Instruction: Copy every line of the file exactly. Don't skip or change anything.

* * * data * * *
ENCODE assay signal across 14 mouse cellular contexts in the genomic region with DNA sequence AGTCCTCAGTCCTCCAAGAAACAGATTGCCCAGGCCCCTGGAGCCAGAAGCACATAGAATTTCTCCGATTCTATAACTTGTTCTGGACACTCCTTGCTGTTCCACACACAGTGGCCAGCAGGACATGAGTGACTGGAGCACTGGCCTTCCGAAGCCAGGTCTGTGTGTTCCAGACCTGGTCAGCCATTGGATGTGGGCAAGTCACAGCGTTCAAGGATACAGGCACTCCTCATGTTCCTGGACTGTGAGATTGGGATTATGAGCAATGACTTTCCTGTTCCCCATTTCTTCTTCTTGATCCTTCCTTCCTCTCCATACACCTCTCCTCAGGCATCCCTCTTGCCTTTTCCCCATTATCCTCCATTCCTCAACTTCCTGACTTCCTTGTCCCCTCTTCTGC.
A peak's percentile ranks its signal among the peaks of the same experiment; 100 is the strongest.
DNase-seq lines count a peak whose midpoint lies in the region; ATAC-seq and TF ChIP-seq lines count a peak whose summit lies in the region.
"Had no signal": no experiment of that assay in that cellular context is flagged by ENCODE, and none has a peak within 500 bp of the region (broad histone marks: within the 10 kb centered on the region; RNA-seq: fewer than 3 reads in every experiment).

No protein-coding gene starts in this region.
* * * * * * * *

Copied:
ENCODE assay signal across 14 mouse cellular contexts in the genomic region with DNA sequence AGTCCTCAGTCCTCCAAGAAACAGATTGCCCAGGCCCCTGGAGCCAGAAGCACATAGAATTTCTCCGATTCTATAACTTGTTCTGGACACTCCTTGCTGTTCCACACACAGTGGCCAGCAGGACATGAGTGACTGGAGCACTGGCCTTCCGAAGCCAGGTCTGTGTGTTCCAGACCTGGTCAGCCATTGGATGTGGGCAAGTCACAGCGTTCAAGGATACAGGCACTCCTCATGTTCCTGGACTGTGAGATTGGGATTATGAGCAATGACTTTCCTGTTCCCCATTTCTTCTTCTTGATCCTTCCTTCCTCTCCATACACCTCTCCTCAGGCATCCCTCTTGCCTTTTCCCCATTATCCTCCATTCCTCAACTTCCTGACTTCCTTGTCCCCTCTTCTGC.
A peak's percentile ranks its signal among the peaks of the same experiment; 100 is the strongest.
DNase-seq lines count a peak whose midpoint lies in the region; ATAC-seq and TF ChIP-seq lines count a peak whose summit lies in the region.
"Had no signal": no experiment of that assay in that cellular context is flagged by ENCODE, and none has a peak within 500 bp of the region (broad histone marks: within the 10 kb centered on the region; RNA-seq: fewer than 3 reads in every experiment).

No protein-coding gene starts in this region.